I'll give a brief background on the Halpro group for other board members, and then try to answer your questions as best as possible.
After Pearl Harbor, Roosevelt ordered the AAF to mountraids on the Japan, of which the Doolittle Raiders were the most famous. A group, commanded by Col. Harry Halverson and composed of 23 B-24 Liberators, was organized and given the code name "HALPRO" (for Halverson Project). The group left the United States in May 1942 to begin attacks on Japanese targets from a base located in China. When HALPRO arrived in the Egypt, the unit learned that its Chinese base had been captured by the Japanese.
HALPRO was then ordered to remain in place and conduct raids from airfields in Egypt against shipping and North African ports. In June 1942, the Halverson Project was dissolved and the organization was renamed the First Provisional Bombardment Group. Later in 1942 this Group was transferred to the newly activated 376th Heavy Bombardment Group.
Now, on to your questions.Regarding crew briefings, crews were briefed with the best knowledge available at the time, both for the safety of the crew and the effectiveness of the mission.Having said that, in early 1942 strategic long range bombing was in its infancy, and tactics and mission planning evolved thoughout the war.By late in the war mission planners were able to route bombing missions around kow flak installations and known fighter bases, but in early 1942 much of this info was unknown.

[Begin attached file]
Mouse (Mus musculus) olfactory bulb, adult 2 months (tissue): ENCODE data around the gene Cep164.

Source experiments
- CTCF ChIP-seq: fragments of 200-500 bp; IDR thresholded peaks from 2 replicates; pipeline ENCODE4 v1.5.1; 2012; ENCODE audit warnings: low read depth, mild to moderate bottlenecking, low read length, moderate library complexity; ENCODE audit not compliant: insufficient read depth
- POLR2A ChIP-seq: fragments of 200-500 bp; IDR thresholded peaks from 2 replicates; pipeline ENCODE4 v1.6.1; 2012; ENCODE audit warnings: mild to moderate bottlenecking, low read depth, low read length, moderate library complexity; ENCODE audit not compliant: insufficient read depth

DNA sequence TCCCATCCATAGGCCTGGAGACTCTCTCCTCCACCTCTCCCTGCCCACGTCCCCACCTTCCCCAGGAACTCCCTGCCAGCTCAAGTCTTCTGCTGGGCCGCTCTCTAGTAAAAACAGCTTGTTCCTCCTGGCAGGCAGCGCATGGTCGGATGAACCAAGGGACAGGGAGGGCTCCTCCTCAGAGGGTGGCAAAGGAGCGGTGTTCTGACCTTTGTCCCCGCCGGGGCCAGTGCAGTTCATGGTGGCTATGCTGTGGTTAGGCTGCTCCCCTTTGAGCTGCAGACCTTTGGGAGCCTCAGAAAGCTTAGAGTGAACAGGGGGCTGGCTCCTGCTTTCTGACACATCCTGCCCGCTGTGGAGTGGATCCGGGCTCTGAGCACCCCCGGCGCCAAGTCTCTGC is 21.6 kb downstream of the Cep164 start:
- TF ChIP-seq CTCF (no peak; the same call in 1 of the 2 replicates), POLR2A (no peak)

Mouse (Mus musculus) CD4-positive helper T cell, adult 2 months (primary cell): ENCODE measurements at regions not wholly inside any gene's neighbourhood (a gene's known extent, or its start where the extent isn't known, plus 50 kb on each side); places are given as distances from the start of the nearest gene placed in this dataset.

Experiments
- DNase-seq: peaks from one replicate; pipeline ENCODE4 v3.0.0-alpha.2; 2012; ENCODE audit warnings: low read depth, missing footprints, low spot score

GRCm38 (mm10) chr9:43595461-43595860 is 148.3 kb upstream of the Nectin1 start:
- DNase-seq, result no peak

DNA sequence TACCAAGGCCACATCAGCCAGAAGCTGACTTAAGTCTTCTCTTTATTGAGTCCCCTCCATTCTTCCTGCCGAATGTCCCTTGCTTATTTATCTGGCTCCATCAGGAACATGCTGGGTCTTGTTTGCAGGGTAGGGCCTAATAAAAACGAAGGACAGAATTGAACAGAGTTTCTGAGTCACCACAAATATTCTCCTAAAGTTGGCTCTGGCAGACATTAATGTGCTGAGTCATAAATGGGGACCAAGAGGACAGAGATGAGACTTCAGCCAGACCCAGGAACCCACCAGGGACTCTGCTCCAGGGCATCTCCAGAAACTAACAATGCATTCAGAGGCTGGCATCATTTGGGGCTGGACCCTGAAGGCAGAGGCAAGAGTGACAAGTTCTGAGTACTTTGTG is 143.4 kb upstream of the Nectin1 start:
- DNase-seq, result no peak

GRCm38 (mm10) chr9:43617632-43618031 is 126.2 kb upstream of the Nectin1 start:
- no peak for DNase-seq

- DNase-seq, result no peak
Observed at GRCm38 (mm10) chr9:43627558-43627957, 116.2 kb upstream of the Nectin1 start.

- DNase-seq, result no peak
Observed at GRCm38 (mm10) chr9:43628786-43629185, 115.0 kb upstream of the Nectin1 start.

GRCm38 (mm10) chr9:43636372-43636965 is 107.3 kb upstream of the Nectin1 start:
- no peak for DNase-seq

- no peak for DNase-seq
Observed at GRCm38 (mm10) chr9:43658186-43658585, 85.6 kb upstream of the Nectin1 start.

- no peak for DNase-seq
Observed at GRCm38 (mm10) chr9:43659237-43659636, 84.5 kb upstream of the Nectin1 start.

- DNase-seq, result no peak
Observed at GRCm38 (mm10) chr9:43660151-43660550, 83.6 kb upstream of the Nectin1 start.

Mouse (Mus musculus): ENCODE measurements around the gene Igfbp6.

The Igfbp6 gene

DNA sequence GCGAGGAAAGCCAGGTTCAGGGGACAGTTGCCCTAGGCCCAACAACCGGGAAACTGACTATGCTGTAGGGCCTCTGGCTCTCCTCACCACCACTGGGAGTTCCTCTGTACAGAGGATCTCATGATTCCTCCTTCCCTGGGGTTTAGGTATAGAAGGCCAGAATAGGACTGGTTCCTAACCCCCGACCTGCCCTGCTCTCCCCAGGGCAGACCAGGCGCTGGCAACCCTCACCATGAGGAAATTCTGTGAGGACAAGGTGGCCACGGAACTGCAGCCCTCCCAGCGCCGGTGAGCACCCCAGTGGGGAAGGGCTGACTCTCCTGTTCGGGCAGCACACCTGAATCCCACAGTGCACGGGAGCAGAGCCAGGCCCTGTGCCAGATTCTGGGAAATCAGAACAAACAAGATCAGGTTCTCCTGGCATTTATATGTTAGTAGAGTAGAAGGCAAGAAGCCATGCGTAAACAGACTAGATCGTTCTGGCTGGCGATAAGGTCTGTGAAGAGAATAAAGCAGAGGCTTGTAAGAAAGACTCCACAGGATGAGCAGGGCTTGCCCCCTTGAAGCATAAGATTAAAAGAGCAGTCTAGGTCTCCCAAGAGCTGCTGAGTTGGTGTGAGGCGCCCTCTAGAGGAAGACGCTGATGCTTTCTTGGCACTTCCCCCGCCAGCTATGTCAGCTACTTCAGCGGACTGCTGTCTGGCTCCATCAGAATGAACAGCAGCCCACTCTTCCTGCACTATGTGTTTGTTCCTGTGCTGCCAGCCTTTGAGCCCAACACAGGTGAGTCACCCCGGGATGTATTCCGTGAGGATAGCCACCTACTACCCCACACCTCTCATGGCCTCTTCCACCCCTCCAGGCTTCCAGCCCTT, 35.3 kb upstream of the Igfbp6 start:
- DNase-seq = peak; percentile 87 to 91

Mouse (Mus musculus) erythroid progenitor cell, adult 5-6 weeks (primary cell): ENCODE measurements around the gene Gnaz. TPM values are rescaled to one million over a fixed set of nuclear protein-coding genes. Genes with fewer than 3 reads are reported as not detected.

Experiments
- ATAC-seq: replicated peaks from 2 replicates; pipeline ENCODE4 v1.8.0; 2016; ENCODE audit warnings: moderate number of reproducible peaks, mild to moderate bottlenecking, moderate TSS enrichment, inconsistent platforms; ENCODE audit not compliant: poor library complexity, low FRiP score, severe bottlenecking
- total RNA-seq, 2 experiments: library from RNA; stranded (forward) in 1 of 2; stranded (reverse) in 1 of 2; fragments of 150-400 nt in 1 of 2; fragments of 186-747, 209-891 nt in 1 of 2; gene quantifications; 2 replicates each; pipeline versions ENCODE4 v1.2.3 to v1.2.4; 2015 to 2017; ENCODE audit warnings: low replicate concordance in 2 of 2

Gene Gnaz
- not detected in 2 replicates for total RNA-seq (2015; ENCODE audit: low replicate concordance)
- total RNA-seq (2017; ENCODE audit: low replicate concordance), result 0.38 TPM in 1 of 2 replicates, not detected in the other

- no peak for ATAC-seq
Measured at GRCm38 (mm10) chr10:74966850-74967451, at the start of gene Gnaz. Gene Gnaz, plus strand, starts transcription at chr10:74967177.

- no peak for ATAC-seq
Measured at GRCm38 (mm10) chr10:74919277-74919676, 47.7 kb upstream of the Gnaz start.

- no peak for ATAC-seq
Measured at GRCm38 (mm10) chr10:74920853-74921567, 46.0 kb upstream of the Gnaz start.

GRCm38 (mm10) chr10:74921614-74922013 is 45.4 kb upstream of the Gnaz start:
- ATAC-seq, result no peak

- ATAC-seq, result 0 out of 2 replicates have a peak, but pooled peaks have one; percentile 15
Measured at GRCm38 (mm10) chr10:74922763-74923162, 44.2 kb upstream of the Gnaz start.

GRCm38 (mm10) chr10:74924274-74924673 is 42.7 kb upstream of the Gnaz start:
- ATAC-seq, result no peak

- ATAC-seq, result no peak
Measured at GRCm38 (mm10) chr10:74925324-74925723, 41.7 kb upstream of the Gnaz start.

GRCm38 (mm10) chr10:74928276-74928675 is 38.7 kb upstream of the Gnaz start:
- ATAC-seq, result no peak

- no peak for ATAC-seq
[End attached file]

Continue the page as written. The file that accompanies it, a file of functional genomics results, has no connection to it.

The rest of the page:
Regarding a/c accidents, obviously there are two types: pilot error and non pilot error.Non pilot error could involve such factors as weather, mechanical failure, etc.It was not uncommon to see a/c accidents, and to have a pilot involved in more than one definitely happened.Pilots were well trained in the US before they went overseas, so they were all qualified to handle multi-engine a/c in close formation. Many men were washed out of pilot training who couldn't handle the details of flying, and went on to become effective navigators, bombardiers, etc. Obviously factors such as fatigue, stress and the everpresent cases of "battle fatigue" could affect a pilot's abilities after entering the theatre of operation.
I'm not sure what you're asking about when you mention "handle" friendly fire incidents.The AAF was very accurate in reporting the loss of a/c.I've read numerous Missing Aircraft Reports and Aircraft Accident Reports, and although I've never read a friendly fire report, I've found that the AAF was never squeamish in placing blame on a loss. This info often was not released to the families (morale reasons, obviously), but maintained in internal documents, when known.Withhout knowing the details of the specific incident you mention, it's hard to answer more.
Hope I'm not too far off track in answering your questions,